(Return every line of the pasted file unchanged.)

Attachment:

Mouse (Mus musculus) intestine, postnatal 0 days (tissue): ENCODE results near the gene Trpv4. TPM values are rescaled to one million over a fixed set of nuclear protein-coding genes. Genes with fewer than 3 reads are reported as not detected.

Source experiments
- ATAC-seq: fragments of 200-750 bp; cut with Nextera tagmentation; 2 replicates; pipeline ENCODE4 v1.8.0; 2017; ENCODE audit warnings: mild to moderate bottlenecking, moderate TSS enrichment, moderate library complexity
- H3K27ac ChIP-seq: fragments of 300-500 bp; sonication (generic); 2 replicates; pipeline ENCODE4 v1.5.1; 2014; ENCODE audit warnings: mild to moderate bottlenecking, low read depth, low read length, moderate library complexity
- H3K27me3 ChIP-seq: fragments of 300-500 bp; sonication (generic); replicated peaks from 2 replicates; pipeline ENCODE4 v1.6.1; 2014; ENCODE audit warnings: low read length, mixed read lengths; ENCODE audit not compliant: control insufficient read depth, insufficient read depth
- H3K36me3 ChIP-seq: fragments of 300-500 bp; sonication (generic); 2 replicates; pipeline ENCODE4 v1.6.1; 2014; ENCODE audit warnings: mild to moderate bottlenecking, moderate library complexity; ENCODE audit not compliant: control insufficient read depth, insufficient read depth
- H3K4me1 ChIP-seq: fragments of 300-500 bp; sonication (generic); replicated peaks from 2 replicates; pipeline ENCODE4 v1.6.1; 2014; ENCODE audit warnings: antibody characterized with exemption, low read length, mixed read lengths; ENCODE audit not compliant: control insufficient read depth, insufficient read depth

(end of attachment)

Mouse (Mus musculus) intestine, postnatal 0 days (tissue): ENCODE results near the gene Trpv4. TPM values are rescaled to one million over a fixed set of nuclear protein-coding genes. Genes with fewer than 3 reads are reported as not detected.

Source experiments
- ATAC-seq: fragments of 200-750 bp; cut with Nextera tagmentation; 2 replicates; pipeline ENCODE4 v1.8.0; 2017; ENCODE audit warnings: mild to moderate bottlenecking, moderate TSS enrichment, moderate library complexity
- H3K27ac ChIP-seq: fragments of 300-500 bp; sonication (generic); 2 replicates; pipeline ENCODE4 v1.5.1; 2014; ENCODE audit warnings: mild to moderate bottlenecking, low read depth, low read length, moderate library complexity
- H3K27me3 ChIP-seq: fragments of 300-500 bp; sonication (generic); replicated peaks from 2 replicates; pipeline ENCODE4 v1.6.1; 2014; ENCODE audit warnings: low read length, mixed read lengths; ENCODE audit not compliant: control insufficient read depth, insufficient read depth
- H3K36me3 ChIP-seq: fragments of 300-500 bp; sonication (generic); 2 replicates; pipeline ENCODE4 v1.6.1; 2014; ENCODE audit warnings: mild to moderate bottlenecking, moderate library complexity; ENCODE audit not compliant: control insufficient read depth, insufficient read depth
- H3K4me1 ChIP-seq: fragments of 300-500 bp; sonication (generic); replicated peaks from 2 replicates; pipeline ENCODE4 v1.6.1; 2014; ENCODE audit warnings: antibody characterized with exemption, low read length, mixed read lengths; ENCODE audit not compliant: control insufficient read depth, insufficient read depth